An Android app with an enormous reach has been quietly spying on hundreds of thousands of people from all over the world, including thousands of Americans who have no idea their personal device data, including text messages and call logs, have been secretly stolen from their phones and tablets, according to an analysis of leaked data.
“The leaked data includes call logs, text messages, granular location data and other personal device data of unsuspecting victims whose Android phones and tablets were compromised by a fleet of near-identical stalkerware apps, including TheTruthSpy, Copy9, MxSpy and others,” writes TechCrunch, which warns the app is being downloaded to victims’ devices by someone they may know.
“These Android apps are planted by someone with physical access to a person’s device and are designed to stay hidden on their home screens but will continuously and silently upload the phone’s contents without the owner’s knowledge,” the outlet reports.
TechCrunch first reported on the widespread “consumer-grade spyware” back in February and highlighted a “fleet of Android spyware apps” with the same “security vulnerability” that allows “nefarious actors” to exploit those who only wished to see if their spouse was cheating on them or if their babysitter is treating their child well.
“Consumer-grade spyware is often sold under the guise of child monitoring software, but also goes by the term ‘stalkerware’ for its ability to track and monitor other people or spouses without their consent,” TechCrunch explained. “Stalkerware apps are installed surreptitiously by someone with physical access to a person’s phone and are hidden from home screens, but will silently and continually upload call records, text messages, photos, browsing history, precise location data and call recordings from the phone without the owner’s knowledge.”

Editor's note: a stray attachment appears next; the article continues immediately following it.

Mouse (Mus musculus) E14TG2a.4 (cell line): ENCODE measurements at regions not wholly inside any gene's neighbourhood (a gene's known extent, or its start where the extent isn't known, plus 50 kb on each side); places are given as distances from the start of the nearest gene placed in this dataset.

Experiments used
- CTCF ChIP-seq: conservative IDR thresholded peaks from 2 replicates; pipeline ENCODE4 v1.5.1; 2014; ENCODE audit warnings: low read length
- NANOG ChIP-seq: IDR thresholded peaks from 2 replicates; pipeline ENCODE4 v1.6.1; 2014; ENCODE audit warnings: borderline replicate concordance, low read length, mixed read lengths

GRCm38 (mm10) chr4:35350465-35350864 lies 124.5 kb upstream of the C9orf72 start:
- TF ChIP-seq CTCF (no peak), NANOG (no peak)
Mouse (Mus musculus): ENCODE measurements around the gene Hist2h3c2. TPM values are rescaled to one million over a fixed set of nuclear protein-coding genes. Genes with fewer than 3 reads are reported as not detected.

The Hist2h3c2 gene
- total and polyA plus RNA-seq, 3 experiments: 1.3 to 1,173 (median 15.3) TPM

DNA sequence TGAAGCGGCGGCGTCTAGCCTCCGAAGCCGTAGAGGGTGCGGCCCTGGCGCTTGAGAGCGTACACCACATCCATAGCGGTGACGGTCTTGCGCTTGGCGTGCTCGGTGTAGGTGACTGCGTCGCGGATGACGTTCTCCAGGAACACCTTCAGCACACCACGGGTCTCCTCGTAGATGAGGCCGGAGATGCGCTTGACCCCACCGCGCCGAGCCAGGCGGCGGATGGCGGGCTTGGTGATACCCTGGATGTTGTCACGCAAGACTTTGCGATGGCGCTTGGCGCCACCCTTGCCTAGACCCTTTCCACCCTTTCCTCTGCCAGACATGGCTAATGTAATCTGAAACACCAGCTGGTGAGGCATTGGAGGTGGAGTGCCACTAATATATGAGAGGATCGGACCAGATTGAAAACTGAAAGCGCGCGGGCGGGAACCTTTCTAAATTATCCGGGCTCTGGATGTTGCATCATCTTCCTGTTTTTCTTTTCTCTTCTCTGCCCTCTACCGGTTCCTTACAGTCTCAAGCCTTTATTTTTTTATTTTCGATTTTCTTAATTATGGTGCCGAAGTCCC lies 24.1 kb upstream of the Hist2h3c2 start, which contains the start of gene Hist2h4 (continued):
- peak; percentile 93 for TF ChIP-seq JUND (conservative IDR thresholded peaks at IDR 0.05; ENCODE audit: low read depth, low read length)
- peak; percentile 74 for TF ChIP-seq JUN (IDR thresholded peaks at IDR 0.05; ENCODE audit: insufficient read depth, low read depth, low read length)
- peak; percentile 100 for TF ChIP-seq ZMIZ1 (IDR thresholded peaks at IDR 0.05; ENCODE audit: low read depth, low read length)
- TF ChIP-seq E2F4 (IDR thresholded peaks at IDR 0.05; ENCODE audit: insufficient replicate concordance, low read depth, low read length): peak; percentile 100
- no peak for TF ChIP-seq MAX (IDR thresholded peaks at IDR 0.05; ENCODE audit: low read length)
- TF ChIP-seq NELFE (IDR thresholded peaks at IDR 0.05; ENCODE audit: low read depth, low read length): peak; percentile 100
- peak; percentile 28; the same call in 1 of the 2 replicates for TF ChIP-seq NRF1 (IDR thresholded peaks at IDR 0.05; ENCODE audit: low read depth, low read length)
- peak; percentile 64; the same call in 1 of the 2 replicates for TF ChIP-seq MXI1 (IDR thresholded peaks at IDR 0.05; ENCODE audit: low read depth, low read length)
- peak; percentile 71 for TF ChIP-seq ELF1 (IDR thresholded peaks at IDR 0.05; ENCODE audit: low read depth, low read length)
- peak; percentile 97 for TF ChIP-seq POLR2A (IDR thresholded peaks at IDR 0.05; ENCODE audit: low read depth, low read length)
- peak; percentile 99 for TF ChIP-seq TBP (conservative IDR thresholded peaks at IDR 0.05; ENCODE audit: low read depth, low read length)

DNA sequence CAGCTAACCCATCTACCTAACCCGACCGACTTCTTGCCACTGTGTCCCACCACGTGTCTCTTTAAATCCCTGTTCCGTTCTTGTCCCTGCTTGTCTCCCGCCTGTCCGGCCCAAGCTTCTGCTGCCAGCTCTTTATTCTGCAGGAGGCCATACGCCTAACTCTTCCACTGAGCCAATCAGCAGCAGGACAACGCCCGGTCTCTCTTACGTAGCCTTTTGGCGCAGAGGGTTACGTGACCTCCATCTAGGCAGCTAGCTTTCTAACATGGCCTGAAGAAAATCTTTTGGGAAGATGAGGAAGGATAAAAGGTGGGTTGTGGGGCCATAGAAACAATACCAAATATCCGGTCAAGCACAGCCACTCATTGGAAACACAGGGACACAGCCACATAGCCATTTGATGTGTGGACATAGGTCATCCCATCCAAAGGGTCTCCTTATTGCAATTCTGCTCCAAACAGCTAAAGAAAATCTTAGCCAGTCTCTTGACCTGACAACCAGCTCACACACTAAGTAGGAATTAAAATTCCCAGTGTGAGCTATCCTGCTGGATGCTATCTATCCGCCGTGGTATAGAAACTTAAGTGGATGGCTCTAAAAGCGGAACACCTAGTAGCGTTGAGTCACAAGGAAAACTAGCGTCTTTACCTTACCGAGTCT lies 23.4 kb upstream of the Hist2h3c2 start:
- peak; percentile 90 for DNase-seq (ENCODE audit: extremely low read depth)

“TechCrunch first discovered the vulnerability as part of a wider exploration of consumer-grade spyware,” the outlet reported. “The vulnerability is simple, which is what makes it so damaging, allowing near-unfettered remote access to a device’s data. But efforts to privately disclose the security flaw to prevent it from being misused by nefarious actors has been met with silence both from those behind the operation and from Codero, the web company that hosts the spyware operation’s back-end server infrastructure.”
Since that report, a source provided TechCrunch with “tens of gigabytes of data dumped from the stalkerware’s servers.”
“The cache contains the stalkerware operation’s core database, which includes detailed records on every Android device that was compromised by any of the stalkerware apps in TheTruthSpy’s network since early 2019 (though some records date earlier) and what device data was stolen,” the outlet states.
The result of TechCrunch’s analysis is staggering, and there seems to be little authorities can do to fight it.